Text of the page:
However, some of the most notable long-term side effects are the psychological ones. According to the Ashton Manual, one of the most trusted and comprehensive reports on benzodiazepines, long-term use of alprazolam and other benzodiazepines may cause significant and permanent damage to the brain.
The result of this damage may manifest in a variety of ways including:
- Suicidal ideation
- Personality shifts
- Severe memory impairment
Another widely reported long-term effect of Xanax is the development of what's been called "emotional blunting." This state is characterized by an inability to feel neither emotional pleasure nor pain, which can (and does) severely impact social relationships, family life, and overall quality of life.
What's more, another long-term effect of alprazolam use is an increased probability of becoming physically dependent and ultimately entirely addicted to this powerful benzodiazepine.
Given the severity of these side effects, many physicians tend to use Xanax and other benzodiazepines only for short-term management of the symptoms of anxiety.
Symptoms of Xanax Withdrawal
Withdrawals from alprazolam are some of the most uncomfortable of all addictive substances.
In fact, former addicts regularly report that going through benzodiazepine withdrawals is more unbearable than even harder drugs like cocaine and heroin.
The physical symptoms alone are quite extensive and include:
- Pain and stiffness in the body
- Muscle twitches and feelings of being shocked
- Urinary difficulties
- Tingling sensations
- Blurred vision
- Hypersensitivity to light, touch, taste, sound, and smell
- Dry mouth
- Over breathing
- Skin rashes
In most cases though, the most difficult part of the withdrawal process is enduring the psychological symptoms. Many addicts describe these symptoms as hellish, excruciating, and unbearable.
Psychological Xanax withdrawal symptoms include:
- Insomnia and other sleep disturbances
- Difficulty concentrating
- Impaired memory
- Perceptual distortions
- Rage and aggression
- Intrusive memories
These symptoms can in fact become so severe that some physicians have characterized the state as one of actual psychosis.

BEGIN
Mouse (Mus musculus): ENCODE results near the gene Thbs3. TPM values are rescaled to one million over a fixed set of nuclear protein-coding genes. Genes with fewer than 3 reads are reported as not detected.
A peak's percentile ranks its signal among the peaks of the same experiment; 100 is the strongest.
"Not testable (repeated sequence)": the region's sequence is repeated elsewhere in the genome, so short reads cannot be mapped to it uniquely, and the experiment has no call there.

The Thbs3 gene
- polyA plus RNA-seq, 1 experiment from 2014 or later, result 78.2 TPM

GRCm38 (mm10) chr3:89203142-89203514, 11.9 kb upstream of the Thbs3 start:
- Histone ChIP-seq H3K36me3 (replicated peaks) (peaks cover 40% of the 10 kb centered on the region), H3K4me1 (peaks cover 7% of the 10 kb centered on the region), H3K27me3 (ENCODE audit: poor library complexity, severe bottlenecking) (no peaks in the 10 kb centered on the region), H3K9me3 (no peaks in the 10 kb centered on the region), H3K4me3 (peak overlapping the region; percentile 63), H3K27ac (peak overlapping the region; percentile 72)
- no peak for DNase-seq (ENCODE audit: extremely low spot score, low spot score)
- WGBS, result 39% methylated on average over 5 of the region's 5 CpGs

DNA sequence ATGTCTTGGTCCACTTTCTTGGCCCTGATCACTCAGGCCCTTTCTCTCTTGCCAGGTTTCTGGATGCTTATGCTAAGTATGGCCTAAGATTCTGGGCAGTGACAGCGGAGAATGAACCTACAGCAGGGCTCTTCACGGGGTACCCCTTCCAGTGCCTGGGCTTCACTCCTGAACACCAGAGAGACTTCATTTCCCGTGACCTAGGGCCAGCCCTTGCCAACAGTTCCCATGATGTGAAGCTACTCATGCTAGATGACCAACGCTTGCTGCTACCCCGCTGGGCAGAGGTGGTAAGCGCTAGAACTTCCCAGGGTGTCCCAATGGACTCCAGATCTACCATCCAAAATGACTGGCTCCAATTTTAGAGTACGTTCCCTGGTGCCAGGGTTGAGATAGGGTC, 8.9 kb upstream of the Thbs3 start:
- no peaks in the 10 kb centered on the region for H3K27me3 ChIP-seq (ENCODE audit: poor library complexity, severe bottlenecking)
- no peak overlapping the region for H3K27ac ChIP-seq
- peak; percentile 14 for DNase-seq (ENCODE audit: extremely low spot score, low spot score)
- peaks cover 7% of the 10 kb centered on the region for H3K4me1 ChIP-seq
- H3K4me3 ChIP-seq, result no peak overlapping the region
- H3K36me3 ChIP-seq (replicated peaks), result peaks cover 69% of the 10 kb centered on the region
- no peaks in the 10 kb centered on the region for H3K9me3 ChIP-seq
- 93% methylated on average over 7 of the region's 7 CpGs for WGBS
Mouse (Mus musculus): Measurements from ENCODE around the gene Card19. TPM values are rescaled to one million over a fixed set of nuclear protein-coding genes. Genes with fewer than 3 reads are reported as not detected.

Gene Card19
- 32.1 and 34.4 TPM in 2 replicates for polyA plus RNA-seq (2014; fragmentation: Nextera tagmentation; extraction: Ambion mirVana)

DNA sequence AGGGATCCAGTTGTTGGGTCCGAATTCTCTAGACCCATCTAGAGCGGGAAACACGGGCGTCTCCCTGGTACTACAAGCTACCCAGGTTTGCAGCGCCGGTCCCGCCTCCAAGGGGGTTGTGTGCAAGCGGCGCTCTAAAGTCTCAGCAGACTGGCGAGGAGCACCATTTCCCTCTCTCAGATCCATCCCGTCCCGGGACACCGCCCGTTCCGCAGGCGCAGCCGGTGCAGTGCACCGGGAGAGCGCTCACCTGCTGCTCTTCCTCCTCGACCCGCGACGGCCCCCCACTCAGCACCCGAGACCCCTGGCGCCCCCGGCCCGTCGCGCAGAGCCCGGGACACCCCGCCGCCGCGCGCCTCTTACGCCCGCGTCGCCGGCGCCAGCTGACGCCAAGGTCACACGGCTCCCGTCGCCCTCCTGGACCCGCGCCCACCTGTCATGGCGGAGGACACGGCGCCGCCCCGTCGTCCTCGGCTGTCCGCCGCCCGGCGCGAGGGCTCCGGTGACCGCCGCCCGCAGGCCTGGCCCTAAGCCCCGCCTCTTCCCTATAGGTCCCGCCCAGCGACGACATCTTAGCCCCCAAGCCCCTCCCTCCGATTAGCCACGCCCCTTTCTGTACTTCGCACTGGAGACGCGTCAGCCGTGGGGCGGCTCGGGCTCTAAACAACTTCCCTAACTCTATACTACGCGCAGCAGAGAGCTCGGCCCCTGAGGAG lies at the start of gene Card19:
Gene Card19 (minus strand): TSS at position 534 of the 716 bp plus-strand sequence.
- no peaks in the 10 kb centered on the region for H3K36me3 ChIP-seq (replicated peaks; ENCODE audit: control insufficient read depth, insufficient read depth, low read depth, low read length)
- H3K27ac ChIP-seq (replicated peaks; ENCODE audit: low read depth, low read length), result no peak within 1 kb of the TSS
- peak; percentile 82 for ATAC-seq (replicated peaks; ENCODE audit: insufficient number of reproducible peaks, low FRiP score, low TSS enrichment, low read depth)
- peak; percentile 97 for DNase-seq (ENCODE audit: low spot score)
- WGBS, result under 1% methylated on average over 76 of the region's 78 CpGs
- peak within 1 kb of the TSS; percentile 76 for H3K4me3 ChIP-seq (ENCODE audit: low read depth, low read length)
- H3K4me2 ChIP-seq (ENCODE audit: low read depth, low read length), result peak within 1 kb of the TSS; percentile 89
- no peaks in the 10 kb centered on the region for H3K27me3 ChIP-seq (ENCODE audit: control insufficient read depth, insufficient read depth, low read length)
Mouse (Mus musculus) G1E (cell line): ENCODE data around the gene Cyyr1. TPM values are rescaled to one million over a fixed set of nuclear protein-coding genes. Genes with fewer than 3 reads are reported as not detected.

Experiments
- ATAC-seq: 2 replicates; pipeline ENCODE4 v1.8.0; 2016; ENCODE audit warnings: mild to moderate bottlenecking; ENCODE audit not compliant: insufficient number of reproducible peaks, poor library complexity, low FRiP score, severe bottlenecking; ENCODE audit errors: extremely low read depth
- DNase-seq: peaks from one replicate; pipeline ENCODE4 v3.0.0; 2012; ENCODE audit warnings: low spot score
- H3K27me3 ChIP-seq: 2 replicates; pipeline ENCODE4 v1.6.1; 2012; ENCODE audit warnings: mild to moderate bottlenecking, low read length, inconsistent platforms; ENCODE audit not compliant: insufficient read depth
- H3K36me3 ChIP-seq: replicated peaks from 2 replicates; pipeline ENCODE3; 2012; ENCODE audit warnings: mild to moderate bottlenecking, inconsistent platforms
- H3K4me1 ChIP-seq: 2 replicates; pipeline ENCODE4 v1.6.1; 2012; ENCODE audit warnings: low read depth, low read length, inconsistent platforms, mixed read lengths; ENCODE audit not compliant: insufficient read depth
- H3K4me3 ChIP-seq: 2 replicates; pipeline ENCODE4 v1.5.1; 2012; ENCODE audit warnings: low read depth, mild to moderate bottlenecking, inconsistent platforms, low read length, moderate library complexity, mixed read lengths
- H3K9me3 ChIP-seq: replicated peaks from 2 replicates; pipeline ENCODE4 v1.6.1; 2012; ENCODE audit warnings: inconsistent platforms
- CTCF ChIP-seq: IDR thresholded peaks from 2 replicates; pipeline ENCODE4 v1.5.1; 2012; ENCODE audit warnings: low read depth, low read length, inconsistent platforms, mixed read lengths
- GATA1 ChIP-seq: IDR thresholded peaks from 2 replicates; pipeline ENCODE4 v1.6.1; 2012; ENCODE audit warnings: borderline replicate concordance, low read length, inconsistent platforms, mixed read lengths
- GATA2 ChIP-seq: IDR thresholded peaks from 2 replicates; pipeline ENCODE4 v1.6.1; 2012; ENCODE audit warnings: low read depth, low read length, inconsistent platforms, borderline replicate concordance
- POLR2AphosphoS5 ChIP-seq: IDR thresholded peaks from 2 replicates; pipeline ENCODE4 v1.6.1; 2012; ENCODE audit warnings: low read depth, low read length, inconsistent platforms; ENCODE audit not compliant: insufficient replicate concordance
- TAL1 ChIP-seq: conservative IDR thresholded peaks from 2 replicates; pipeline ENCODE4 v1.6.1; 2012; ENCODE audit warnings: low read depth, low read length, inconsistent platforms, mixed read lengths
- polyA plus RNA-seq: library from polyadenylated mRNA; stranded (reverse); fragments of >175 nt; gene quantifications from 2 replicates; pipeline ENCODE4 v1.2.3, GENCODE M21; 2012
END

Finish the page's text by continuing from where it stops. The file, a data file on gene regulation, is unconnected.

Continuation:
A Potentially Fatal Detoxification
With the physical and psychological symptoms of Xanax detoxification can be incredibly uncomfortable, the true danger of alprazolam withdrawals is the fact that it can actually lead to death.
As the body acclimates to an increasingly potent GABA (the mechanism of action for Xanax), it also intensifies the effects of excitatory neurotransmitters like dopamine to counteract it.
As GABA quickly returns to its normal potency once alprazolam is quickly removed from the body though, the dopamine stays at the same level of intensity for longer. As a result, the brain may be launched into a storm of electrical activity caused by the much stronger excitatory neurotransmitter taking over.
Think of it like two equal forces pushing against each other and suddenly one is taken away entirely.
One potential outcome of this situation is the development of grand mal seizures which can potentially be fatal.
Ways to Safely Detox from Alprazolam
Given the dangers and the intensity of the symptoms associated with Xanax withdrawals, it is incredibly important that you do not undergo alprazolam detoxification alone.
Seeking the help of a qualified addiction specialist is the best way to cut down on the severity of the symptoms and, more importantly, to ensure your safety throughout the entire process.
With the proper expertise, you and an addiction professional will develop an individually tailored taper program to slowly wean you off of your alprazolam dependency. This will give your body the time and gradual changes it needs to adapt to the decrease in Xanax.
What's more, actual treatment centers also typically have a variety of supplemental therapies such as individual counseling, group therapy, and even activities to help deal with underlying stress such as painting, dancing, and even equine therapy.
Ultimately, the absolute best way to ensure your recovery is by enlisting the help of qualified professionals, not tackling the monster of addiction entirely on your own.
Plus, your life may actually depend on it.
Getting Help When You're Addicted to Xanax
An alprazolam addiction is undoubtedly one of the most difficult addictions to endure. What's more, it also carries with it the most unbearable (and deadly) withdrawals of nearly any drug available today.
It's absolutely crucial then that you get the help you need to kick this dangerous addiction as soon as you can. It really is possible to overcome your addiction to prescription medications like alprazolam.